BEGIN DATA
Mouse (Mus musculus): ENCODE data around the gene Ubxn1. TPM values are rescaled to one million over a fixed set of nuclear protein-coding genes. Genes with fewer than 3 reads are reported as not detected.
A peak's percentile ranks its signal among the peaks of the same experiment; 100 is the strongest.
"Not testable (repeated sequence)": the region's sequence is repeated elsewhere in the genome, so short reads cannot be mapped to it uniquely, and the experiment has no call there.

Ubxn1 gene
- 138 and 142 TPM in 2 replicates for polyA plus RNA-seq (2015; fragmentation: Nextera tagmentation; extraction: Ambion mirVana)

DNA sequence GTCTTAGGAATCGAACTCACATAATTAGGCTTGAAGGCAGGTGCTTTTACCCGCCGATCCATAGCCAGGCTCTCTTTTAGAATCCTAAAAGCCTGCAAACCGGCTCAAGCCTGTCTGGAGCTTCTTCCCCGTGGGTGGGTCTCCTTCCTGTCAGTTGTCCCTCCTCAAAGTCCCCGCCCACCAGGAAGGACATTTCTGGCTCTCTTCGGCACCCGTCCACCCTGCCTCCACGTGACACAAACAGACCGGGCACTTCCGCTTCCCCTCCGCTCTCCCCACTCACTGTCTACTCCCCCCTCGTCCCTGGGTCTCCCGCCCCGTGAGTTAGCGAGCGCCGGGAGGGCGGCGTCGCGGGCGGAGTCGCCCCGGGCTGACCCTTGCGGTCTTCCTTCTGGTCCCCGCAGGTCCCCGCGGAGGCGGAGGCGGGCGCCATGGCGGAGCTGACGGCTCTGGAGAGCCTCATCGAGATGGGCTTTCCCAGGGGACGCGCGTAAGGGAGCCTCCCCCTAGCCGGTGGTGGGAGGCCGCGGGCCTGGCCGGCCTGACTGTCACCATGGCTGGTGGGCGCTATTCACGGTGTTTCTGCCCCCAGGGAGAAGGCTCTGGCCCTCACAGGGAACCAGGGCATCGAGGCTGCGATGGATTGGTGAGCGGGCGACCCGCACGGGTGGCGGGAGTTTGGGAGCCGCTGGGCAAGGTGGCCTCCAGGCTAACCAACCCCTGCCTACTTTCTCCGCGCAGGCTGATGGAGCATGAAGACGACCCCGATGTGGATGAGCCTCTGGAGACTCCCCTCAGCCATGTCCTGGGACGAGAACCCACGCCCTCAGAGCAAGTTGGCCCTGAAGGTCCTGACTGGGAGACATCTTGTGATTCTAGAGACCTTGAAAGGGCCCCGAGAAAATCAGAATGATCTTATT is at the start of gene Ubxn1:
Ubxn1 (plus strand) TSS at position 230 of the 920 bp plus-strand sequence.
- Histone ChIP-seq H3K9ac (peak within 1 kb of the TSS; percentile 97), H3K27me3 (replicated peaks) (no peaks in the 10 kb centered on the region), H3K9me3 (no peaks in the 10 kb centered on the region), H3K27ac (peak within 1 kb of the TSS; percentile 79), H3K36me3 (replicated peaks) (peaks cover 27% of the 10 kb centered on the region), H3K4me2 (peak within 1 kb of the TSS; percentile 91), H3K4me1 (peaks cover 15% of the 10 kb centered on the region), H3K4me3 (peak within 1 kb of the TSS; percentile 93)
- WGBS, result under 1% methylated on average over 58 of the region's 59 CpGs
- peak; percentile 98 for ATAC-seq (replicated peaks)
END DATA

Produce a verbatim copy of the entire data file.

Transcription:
Mouse (Mus musculus): ENCODE data around the gene Ubxn1. TPM values are rescaled to one million over a fixed set of nuclear protein-coding genes. Genes with fewer than 3 reads are reported as not detected.
A peak's percentile ranks its signal among the peaks of the same experiment; 100 is the strongest.
"Not testable (repeated sequence)": the region's sequence is repeated elsewhere in the genome, so short reads cannot be mapped to it uniquely, and the experiment has no call there.

Ubxn1 gene
- 138 and 142 TPM in 2 replicates for polyA plus RNA-seq (2015; fragmentation: Nextera tagmentation; extraction: Ambion mirVana)

DNA sequence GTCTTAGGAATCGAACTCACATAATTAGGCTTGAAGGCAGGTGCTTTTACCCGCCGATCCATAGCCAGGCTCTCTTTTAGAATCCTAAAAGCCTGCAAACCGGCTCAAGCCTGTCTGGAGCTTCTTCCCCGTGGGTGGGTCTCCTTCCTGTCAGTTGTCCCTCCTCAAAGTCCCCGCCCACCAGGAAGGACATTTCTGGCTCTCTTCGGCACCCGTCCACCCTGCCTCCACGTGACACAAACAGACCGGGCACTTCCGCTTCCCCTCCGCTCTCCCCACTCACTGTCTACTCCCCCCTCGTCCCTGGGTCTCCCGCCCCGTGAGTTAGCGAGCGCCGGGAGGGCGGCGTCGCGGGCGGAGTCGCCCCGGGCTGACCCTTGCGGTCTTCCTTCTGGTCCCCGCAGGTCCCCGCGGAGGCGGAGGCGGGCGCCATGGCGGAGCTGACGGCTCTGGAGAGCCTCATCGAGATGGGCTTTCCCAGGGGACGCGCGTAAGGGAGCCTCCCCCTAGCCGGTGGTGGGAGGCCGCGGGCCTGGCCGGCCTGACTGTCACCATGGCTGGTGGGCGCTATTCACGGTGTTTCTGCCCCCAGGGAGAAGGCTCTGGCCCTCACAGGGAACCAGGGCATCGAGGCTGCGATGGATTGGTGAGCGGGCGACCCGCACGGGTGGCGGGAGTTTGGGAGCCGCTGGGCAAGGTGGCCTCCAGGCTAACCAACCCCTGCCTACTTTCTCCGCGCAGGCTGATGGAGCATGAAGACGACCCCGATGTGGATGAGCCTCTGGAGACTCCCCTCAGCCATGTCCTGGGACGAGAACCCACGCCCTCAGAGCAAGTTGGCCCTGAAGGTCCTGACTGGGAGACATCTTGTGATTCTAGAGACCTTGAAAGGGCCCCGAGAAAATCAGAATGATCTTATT is at the start of gene Ubxn1:
Ubxn1 (plus strand) TSS at position 230 of the 920 bp plus-strand sequence.
- Histone ChIP-seq H3K9ac (peak within 1 kb of the TSS; percentile 97), H3K27me3 (replicated peaks) (no peaks in the 10 kb centered on the region), H3K9me3 (no peaks in the 10 kb centered on the region), H3K27ac (peak within 1 kb of the TSS; percentile 79), H3K36me3 (replicated peaks) (peaks cover 27% of the 10 kb centered on the region), H3K4me2 (peak within 1 kb of the TSS; percentile 91), H3K4me1 (peaks cover 15% of the 10 kb centered on the region), H3K4me3 (peak within 1 kb of the TSS; percentile 93)
- WGBS, result under 1% methylated on average over 58 of the region's 59 CpGs
- peak; percentile 98 for ATAC-seq (replicated peaks)